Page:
The 2019 hottest trend in sports nutrition will be a move toward the basics and functional foods. We have exhausted every category and with the looming crackdown on SARMS and hormones by the government, that shady side will leave stores scrambling to make up revenue. The smart ones will offer functional foods that keep customers coming back. We will see more energy drinks, bars and convenience foods. — Marc Lobliner (CEO — MTS Nutrition)

I see a huge shift away from influencer marketing. Consumers are tired of getting beat over the head with advertising from anyone and everyone with a couple thousand followers — Robert Oliver (CEO — The Genius Brand)


One giant shift drives the two biggest trends: Today’s sports nutrition consumer is better educated and comes with higher expectations than ever before; as more people truly become the CEO of their personal performance, brands must prove their promise with demonstrable results. Hype is dead. Two sports nutrition trends: First, the coming crossover of genetics and genomes and the promise of “personal & customized” supplements to help drive even greater results. Second is the rapid growth of DTC brands & personal customer relationships that alters how some innovative brands come to exist and limit the need for a retail presence. — Vito Sanzone (CEO — Complete Nutrition)

From the retail-side of the industry, the brands that band together that have formulated both incredible structure and product for sustained success will thrive in retail stores that DO IT RIGHT. Those brands will of course thrive in the ever-evolving internet market as well, why? They are built for it and implement small changes every day to get better. We have both retail stores and a growing website in an industry that’s seeing doom in many aspects because of heavy D2C and Amazon simplicity. Enter a new trend and idea that’s in its infancy that will shape what I speak of called “The Band Of Brands” — Steve Calabrese (CEO — Natural Body Inc.)

Distribution & International

The international functional food category, more specifically in the sports nutrition channel, is lagging the current aggressive growth rate in the US. Sales of functional foods domestically are growing quickly and the opportunities to jump from brick and mortar sales to high volume FDM sales continues at a rapid pace. Globally however, many of the US brands are struggling to have much success in other countries. The locally made products abroad have already established a foothold and unless you are an extremely well-known global brand or have a unique product, it’s going to be a longer road to success. Exchange rates, labeling regulations and tariffs will continue to make this category one of the tougher to achieve global stardom in 2019. — Richard White (CEO — Sportika Export)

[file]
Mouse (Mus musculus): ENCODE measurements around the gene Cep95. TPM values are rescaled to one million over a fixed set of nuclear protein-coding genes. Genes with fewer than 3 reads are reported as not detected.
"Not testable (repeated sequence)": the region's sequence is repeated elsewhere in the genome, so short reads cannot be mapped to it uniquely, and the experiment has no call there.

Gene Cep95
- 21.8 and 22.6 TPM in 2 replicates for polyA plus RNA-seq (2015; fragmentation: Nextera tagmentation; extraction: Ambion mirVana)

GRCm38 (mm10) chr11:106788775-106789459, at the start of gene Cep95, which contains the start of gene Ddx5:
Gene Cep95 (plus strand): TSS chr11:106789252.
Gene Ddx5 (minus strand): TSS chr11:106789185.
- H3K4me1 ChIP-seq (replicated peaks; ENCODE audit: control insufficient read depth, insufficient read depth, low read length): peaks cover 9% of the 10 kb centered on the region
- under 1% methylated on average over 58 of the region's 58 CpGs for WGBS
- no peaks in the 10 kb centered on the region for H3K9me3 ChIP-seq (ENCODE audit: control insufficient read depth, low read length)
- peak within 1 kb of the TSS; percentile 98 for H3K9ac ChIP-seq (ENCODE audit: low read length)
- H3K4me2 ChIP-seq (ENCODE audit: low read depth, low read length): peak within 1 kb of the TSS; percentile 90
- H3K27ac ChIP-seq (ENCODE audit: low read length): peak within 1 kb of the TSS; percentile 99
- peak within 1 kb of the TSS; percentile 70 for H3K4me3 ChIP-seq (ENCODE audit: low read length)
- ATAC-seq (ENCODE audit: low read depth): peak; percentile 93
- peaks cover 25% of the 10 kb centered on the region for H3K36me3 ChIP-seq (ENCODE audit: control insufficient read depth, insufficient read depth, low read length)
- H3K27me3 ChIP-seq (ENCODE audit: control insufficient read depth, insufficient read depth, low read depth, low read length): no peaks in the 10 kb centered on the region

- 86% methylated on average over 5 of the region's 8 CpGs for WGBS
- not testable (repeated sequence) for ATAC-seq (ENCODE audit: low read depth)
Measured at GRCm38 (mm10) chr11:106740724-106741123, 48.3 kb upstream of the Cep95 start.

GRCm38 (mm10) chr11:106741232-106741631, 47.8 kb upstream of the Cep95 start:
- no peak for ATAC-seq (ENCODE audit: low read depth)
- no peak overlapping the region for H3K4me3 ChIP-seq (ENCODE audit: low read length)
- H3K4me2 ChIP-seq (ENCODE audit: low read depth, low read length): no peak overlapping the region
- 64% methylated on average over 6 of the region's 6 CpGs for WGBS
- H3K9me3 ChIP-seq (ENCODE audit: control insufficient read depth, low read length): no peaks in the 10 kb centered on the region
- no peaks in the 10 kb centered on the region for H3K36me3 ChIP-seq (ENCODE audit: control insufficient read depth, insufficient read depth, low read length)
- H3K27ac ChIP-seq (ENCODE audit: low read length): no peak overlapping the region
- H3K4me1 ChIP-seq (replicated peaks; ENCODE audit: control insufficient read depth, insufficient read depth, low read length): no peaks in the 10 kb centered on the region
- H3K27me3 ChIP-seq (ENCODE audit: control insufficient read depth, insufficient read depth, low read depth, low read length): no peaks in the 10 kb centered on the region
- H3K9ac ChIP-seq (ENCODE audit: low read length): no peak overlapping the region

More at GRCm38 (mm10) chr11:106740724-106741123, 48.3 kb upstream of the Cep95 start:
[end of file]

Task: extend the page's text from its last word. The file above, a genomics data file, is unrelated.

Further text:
As with the general industry, the sports nutrition market’s hottest trend will be the inclusion of cannabidiol (CBD) in consumer products. With the 2018 Farm Bill now signed into law, CBD that is extracted from Hemp is no longer a controlled substance, meaning that the DEA cannot take action against the possession, transport, or sale of CBD that is derived from Hemp. While the new law doesn’t change FDA’s clear opinion that CBD is not a permissible dietary ingredient, dietary supplement, or food additive, that isn’t stopping marketers from taking the risk of launching new CBD-containing products in hopes that FDA’s position may evolve. It’s also noteworthy that FDA’s warning letters to CBD marketers have so far focused on disease claims, which are generally less prevalent in the sports nutrition category. Absent broader enforcement actions by FDA, we should expect to see CBD showing up in more sports nutrition recovery products in 2019. — Rick Collins, Esq. (Founding Partner — Collins Gann McCloskey & Barry)


I believe in 2019 we are going to continue to see the healthy snack category grow. More brands will bring to market healthy snack options that are macro-friendly and even high in protein to compete against things such as nutrition/protein bars. Consumers are getting sick of the same old variety of protein bars being used as “snacks” and demand something unique and full of flavor. — Matt Weik (CEO — Weik Fitness)

I see the hottest trend in the sports nutrition world being category expansion by brands. More brands are getting into the beverage industry via energy drink or other functional beverage items like MAN Sports Brain Bridge and Xtend’s new amino beverage. This is a very hard area to succeed, but with a differentiated approach, brands could be successful (i.e. nootropic, mushrooms, etc.). — Ryan Bucki (CEO — Fitness Informant)

In the diet world, combating insulin and insulin resistance is king, but education remains difficult. Low-Carb / High-Fat is the easiest method, but there are others like fasting, resistance training, and supplements like berberine. Calories In vs. Calories Out for long-term weight loss is as good as dead, but apps like MyFitnessPal still have use and will still do well. Also, I see more carbonated cans coming throughout the year. — Mike Roberto (Founder — PricePlow)

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Joshua Schall, MBA

Functional CPG Business Strategist | Entrepreneurial Ideation to Commercialization Expert | Early-Stage Investor | Futurist | Sports Stat Nerd |